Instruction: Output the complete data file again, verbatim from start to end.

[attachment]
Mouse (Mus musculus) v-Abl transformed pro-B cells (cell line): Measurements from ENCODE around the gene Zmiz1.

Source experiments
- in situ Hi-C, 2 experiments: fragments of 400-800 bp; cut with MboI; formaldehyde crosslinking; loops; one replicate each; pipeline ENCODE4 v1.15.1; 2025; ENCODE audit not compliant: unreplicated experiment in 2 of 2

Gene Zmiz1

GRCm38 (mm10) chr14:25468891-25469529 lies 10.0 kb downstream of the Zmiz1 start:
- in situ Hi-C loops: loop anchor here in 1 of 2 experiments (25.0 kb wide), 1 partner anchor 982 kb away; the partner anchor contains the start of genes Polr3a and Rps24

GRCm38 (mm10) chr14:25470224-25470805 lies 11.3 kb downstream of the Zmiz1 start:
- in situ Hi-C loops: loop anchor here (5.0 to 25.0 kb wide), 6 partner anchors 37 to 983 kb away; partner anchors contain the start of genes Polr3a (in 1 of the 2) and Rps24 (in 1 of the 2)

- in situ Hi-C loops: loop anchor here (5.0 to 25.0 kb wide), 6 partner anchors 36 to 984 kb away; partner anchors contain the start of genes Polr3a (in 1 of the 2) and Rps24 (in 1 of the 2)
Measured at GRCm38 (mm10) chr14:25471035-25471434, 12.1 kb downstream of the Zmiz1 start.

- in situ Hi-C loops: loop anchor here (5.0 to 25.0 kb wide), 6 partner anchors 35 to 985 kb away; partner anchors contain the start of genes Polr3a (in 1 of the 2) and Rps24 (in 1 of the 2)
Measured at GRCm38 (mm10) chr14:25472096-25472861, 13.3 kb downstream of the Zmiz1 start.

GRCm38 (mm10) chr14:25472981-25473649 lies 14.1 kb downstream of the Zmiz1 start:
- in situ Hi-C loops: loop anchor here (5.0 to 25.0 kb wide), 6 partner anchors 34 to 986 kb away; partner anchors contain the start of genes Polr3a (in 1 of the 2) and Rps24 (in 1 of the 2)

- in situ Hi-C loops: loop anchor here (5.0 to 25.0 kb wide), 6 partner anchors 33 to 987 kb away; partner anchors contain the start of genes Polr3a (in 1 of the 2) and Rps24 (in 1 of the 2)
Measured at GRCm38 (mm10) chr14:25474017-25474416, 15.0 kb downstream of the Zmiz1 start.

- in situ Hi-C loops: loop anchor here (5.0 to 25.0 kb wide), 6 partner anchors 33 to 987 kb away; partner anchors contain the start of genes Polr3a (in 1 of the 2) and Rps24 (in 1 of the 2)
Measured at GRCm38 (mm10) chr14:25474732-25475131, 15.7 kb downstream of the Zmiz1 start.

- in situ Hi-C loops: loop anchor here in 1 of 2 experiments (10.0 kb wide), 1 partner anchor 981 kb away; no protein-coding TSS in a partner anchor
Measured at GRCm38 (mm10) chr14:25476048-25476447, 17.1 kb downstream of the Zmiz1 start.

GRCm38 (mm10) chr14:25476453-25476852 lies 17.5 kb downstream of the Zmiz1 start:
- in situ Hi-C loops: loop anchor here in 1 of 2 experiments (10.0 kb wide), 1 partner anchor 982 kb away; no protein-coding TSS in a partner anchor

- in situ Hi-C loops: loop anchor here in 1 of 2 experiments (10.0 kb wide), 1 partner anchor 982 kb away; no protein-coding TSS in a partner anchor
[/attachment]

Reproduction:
Mouse (Mus musculus) v-Abl transformed pro-B cells (cell line): Measurements from ENCODE around the gene Zmiz1.

Source experiments
- in situ Hi-C, 2 experiments: fragments of 400-800 bp; cut with MboI; formaldehyde crosslinking; loops; one replicate each; pipeline ENCODE4 v1.15.1; 2025; ENCODE audit not compliant: unreplicated experiment in 2 of 2

Gene Zmiz1

GRCm38 (mm10) chr14:25468891-25469529 lies 10.0 kb downstream of the Zmiz1 start:
- in situ Hi-C loops: loop anchor here in 1 of 2 experiments (25.0 kb wide), 1 partner anchor 982 kb away; the partner anchor contains the start of genes Polr3a and Rps24

GRCm38 (mm10) chr14:25470224-25470805 lies 11.3 kb downstream of the Zmiz1 start:
- in situ Hi-C loops: loop anchor here (5.0 to 25.0 kb wide), 6 partner anchors 37 to 983 kb away; partner anchors contain the start of genes Polr3a (in 1 of the 2) and Rps24 (in 1 of the 2)

- in situ Hi-C loops: loop anchor here (5.0 to 25.0 kb wide), 6 partner anchors 36 to 984 kb away; partner anchors contain the start of genes Polr3a (in 1 of the 2) and Rps24 (in 1 of the 2)
Measured at GRCm38 (mm10) chr14:25471035-25471434, 12.1 kb downstream of the Zmiz1 start.

- in situ Hi-C loops: loop anchor here (5.0 to 25.0 kb wide), 6 partner anchors 35 to 985 kb away; partner anchors contain the start of genes Polr3a (in 1 of the 2) and Rps24 (in 1 of the 2)
Measured at GRCm38 (mm10) chr14:25472096-25472861, 13.3 kb downstream of the Zmiz1 start.

GRCm38 (mm10) chr14:25472981-25473649 lies 14.1 kb downstream of the Zmiz1 start:
- in situ Hi-C loops: loop anchor here (5.0 to 25.0 kb wide), 6 partner anchors 34 to 986 kb away; partner anchors contain the start of genes Polr3a (in 1 of the 2) and Rps24 (in 1 of the 2)

- in situ Hi-C loops: loop anchor here (5.0 to 25.0 kb wide), 6 partner anchors 33 to 987 kb away; partner anchors contain the start of genes Polr3a (in 1 of the 2) and Rps24 (in 1 of the 2)
Measured at GRCm38 (mm10) chr14:25474017-25474416, 15.0 kb downstream of the Zmiz1 start.

- in situ Hi-C loops: loop anchor here (5.0 to 25.0 kb wide), 6 partner anchors 33 to 987 kb away; partner anchors contain the start of genes Polr3a (in 1 of the 2) and Rps24 (in 1 of the 2)
Measured at GRCm38 (mm10) chr14:25474732-25475131, 15.7 kb downstream of the Zmiz1 start.

- in situ Hi-C loops: loop anchor here in 1 of 2 experiments (10.0 kb wide), 1 partner anchor 981 kb away; no protein-coding TSS in a partner anchor
Measured at GRCm38 (mm10) chr14:25476048-25476447, 17.1 kb downstream of the Zmiz1 start.

GRCm38 (mm10) chr14:25476453-25476852 lies 17.5 kb downstream of the Zmiz1 start:
- in situ Hi-C loops: loop anchor here in 1 of 2 experiments (10.0 kb wide), 1 partner anchor 982 kb away; no protein-coding TSS in a partner anchor

- in situ Hi-C loops: loop anchor here in 1 of 2 experiments (10.0 kb wide), 1 partner anchor 982 kb away; no protein-coding TSS in a partner anchor